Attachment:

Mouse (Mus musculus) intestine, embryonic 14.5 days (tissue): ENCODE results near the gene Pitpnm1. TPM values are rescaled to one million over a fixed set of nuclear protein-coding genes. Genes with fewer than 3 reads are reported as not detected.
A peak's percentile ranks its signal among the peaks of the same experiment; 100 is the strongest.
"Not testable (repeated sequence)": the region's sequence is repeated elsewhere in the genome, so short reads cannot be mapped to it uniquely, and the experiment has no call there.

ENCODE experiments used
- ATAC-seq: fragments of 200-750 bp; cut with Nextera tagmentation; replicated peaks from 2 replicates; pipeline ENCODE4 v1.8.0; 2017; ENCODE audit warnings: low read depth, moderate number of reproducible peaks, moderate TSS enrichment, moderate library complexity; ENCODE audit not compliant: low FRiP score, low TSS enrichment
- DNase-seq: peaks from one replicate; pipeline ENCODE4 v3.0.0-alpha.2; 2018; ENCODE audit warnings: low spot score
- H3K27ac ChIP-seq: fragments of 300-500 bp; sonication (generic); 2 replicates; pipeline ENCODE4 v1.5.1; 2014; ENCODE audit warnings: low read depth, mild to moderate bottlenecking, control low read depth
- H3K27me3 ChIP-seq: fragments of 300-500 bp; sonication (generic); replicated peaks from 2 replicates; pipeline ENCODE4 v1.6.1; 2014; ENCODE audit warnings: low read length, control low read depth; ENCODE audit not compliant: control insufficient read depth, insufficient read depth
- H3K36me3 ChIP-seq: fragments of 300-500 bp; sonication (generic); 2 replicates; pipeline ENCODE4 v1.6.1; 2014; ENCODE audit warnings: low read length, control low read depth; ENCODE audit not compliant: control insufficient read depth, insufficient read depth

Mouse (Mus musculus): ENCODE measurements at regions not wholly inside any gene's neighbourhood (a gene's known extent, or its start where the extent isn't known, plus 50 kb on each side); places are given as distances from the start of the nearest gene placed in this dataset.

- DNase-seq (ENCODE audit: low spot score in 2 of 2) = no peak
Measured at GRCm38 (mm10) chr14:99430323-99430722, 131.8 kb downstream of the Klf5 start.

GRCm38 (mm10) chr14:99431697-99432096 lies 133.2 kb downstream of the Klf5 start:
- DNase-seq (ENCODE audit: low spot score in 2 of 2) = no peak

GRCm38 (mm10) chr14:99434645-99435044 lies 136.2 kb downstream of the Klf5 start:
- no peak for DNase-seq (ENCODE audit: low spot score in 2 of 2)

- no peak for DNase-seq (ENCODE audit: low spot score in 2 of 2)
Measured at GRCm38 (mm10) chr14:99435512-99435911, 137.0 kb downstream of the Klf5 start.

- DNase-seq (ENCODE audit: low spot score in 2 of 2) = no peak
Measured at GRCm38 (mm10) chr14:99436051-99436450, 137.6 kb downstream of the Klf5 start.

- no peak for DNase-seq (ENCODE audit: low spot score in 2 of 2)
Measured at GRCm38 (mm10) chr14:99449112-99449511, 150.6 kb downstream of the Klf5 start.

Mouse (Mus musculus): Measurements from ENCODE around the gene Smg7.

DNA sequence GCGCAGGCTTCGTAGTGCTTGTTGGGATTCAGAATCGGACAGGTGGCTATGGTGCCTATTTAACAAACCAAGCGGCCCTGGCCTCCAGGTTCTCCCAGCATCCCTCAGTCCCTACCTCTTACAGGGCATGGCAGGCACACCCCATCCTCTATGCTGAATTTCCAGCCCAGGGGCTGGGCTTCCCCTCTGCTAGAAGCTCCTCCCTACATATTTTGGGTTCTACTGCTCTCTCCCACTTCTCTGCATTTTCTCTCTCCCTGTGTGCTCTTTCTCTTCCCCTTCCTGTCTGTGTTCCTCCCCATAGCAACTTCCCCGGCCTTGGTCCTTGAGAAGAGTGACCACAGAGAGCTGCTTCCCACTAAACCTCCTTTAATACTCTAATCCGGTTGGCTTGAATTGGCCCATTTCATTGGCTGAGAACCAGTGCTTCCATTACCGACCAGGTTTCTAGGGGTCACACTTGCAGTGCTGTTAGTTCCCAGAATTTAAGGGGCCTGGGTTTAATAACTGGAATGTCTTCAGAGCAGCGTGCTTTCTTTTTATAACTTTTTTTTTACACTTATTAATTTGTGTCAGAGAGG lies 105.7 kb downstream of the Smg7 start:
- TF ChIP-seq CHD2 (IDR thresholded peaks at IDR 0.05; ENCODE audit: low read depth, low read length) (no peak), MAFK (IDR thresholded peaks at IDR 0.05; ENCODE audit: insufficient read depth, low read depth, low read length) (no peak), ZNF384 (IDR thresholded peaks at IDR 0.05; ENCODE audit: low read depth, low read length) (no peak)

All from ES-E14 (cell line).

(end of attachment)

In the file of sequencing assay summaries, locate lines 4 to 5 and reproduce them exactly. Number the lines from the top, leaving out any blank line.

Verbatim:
ENCODE experiments used
- ATAC-seq: fragments of 200-750 bp; cut with Nextera tagmentation; replicated peaks from 2 replicates; pipeline ENCODE4 v1.8.0; 2017; ENCODE audit warnings: low read depth, moderate number of reproducible peaks, moderate TSS enrichment, moderate library complexity; ENCODE audit not compliant: low FRiP score, low TSS enrichment